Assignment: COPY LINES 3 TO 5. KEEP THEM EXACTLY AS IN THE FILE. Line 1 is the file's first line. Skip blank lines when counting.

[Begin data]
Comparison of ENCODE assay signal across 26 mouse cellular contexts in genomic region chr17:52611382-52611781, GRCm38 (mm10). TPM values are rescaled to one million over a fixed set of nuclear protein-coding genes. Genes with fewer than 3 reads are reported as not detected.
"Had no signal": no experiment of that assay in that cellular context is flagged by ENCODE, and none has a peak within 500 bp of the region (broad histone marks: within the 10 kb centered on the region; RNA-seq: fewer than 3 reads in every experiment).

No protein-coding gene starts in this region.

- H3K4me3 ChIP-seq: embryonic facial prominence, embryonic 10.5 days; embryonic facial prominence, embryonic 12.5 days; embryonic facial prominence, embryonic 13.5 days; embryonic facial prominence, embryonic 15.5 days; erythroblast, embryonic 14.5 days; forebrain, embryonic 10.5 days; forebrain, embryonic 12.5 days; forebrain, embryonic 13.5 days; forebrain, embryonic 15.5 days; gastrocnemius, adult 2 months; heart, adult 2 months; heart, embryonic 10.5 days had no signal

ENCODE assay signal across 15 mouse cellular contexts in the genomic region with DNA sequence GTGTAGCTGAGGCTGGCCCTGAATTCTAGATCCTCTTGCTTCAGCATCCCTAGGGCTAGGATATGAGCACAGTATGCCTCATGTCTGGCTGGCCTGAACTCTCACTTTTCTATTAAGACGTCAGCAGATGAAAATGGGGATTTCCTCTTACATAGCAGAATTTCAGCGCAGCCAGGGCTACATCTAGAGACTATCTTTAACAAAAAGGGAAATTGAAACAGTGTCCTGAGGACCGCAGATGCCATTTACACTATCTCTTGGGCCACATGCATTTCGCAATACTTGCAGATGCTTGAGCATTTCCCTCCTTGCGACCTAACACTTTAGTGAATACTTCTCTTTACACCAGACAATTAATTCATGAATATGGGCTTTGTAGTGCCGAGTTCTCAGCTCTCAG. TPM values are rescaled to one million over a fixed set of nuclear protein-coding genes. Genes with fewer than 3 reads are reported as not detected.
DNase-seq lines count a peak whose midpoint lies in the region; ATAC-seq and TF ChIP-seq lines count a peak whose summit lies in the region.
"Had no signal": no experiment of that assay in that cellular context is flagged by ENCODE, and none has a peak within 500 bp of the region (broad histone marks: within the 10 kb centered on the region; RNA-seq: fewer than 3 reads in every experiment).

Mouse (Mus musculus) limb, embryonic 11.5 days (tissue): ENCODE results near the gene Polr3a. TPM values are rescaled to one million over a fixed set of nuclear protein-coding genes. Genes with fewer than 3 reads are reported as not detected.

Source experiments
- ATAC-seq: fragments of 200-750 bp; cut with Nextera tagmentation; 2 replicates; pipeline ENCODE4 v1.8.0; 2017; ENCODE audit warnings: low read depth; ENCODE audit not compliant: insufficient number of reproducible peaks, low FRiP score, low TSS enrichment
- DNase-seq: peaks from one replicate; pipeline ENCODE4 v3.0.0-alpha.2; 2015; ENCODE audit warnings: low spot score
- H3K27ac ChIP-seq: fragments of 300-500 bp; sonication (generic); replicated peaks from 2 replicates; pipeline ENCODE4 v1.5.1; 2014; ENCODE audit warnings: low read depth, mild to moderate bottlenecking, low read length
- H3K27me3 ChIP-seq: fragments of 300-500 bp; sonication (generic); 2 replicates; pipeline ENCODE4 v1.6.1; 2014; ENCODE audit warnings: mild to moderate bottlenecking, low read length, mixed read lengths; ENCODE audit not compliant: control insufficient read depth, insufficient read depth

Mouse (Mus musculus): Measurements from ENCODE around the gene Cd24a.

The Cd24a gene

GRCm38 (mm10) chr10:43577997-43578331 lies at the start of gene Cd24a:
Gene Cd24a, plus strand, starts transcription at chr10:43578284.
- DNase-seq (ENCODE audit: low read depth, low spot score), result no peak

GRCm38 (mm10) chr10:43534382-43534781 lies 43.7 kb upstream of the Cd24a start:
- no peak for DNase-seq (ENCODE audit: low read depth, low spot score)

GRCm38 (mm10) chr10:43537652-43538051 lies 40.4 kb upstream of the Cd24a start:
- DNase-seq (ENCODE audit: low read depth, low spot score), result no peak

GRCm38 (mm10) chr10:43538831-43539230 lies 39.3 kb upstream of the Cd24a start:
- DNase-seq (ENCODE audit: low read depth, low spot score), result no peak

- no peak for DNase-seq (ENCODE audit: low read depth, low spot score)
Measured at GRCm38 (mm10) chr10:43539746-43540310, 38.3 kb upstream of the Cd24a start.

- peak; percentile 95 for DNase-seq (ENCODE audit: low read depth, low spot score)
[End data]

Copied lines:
No protein-coding gene starts in this region.

- H3K4me3 ChIP-seq: embryonic facial prominence, embryonic 10.5 days; embryonic facial prominence, embryonic 12.5 days; embryonic facial prominence, embryonic 13.5 days; embryonic facial prominence, embryonic 15.5 days; erythroblast, embryonic 14.5 days; forebrain, embryonic 10.5 days; forebrain, embryonic 12.5 days; forebrain, embryonic 13.5 days; forebrain, embryonic 15.5 days; gastrocnemius, adult 2 months; heart, adult 2 months; heart, embryonic 10.5 days had no signal

ENCODE assay signal across 15 mouse cellular contexts in the genomic region with DNA sequence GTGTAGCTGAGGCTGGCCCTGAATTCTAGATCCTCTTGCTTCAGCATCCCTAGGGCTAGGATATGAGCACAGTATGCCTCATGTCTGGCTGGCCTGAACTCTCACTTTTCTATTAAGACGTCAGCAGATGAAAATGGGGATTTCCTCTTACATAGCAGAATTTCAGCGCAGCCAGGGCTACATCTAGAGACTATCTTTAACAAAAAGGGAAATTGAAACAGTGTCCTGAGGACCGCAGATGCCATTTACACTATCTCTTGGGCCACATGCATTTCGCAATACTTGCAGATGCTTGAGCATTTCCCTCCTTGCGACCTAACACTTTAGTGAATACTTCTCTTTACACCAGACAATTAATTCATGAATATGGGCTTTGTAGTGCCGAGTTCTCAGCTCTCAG. TPM values are rescaled to one million over a fixed set of nuclear protein-coding genes. Genes with fewer than 3 reads are reported as not detected.